#eltic Fantasy has a rich tradition and is filled with mystery, imagination, myth, and magic—quite atmospheric actually. It is a sub-genre inspired by ancient Celtic legends and cultures—Irish, Welsh, Scottish. As a result, the setting is usually a medieval or an ancient world. Recently though, Celtic themes are used in modern settings, like in Urban Fantasy. Themes for Celtic Fantasy are often related to religion (Christianity and Paganism the most common) and the natural world.

For more information, view the FULL guide to the Celtic Fantasy genre


In a literal sense, this is a fantasy sub-genre for Christians. In a more general sense it is a sub-genre that utilizes and/or explores Christian ideas and themes. The religious elements can be deliberate and overt, but they can also be sub-textual and even allegorical. Fantasy often takes up myths, legends, and history—traditions and reinvents them in a magical and imaginative story. Christian Fantasy also draws on traditions, those of Christianity, and therefore offers a Christian world-view.

For more information, view the FULL guide to the Christian Fantasy genre


Fun, whimsical, benevolent, amusing, comedic, bumbling, ridiculous, ironic, loony—Comic Fantasy is all of these things. It is a sub-genre that is lighthearted and fun to read. It also has a metafictional tendency and its audience is usually fantasy fans because it makes fun of the tropes and conventions of the fantasy genre and other fantasy stories. Everything in a Comic Fantasy story is fair game: legendary sword, maybe, but it talks back and makes fun of the protagonist at every opportunity. Lots of fun to be had in this sub-genre!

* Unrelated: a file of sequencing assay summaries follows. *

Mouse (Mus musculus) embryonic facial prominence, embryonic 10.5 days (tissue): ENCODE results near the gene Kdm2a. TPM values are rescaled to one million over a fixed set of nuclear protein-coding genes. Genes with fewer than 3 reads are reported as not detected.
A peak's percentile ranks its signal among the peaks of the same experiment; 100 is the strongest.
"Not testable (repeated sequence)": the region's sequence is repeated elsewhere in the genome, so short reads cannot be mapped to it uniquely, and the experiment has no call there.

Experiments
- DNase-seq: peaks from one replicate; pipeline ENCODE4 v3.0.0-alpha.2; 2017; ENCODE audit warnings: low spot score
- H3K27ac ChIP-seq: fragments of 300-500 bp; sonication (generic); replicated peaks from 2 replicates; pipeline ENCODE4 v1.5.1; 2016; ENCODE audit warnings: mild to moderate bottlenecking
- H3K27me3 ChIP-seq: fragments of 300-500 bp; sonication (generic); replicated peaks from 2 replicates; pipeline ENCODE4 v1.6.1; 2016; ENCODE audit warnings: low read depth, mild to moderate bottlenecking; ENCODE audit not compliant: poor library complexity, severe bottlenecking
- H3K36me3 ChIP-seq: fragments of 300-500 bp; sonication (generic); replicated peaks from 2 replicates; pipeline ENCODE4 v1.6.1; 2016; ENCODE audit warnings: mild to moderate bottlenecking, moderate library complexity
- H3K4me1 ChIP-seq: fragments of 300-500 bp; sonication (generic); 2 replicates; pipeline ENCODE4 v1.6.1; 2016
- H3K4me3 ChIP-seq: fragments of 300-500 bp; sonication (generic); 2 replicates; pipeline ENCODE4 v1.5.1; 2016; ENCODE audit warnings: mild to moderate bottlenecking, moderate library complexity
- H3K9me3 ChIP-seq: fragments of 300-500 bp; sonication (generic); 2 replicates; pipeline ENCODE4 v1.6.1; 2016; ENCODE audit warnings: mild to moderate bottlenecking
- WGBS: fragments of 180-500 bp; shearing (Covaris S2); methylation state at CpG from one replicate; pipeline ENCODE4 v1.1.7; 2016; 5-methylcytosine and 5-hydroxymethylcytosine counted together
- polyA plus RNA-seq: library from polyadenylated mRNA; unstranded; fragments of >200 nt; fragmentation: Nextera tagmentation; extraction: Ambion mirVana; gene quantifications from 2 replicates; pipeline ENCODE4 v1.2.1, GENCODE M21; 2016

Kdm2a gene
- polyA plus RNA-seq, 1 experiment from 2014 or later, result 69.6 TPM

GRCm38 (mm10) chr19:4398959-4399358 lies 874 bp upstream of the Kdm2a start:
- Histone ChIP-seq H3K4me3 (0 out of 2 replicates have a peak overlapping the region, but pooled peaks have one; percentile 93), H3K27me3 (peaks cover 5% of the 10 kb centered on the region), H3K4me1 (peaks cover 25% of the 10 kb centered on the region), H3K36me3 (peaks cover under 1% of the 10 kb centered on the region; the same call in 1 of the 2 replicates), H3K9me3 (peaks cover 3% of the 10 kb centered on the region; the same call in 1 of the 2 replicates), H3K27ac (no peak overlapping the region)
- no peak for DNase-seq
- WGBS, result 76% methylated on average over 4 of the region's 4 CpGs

For more information, view the FULL guide to the Comedic Fantasy genre


With a high level of complexity, Court Intrigue Fantasy is about power, relationships, secrets, and the conniving characters who make up the high court of the land. The royal castle is filled with important people, traditions, and rituals—a difficult place to navigate surely, but that is what makes this sub-genre interesting. There is much conflict, but not out in the open. The story and the world are detailed and intricate, expect excellent world-building, and often revolve around life’s grey areas.

For more information, view the FULL guide to the Court Intrigue Fantasy genre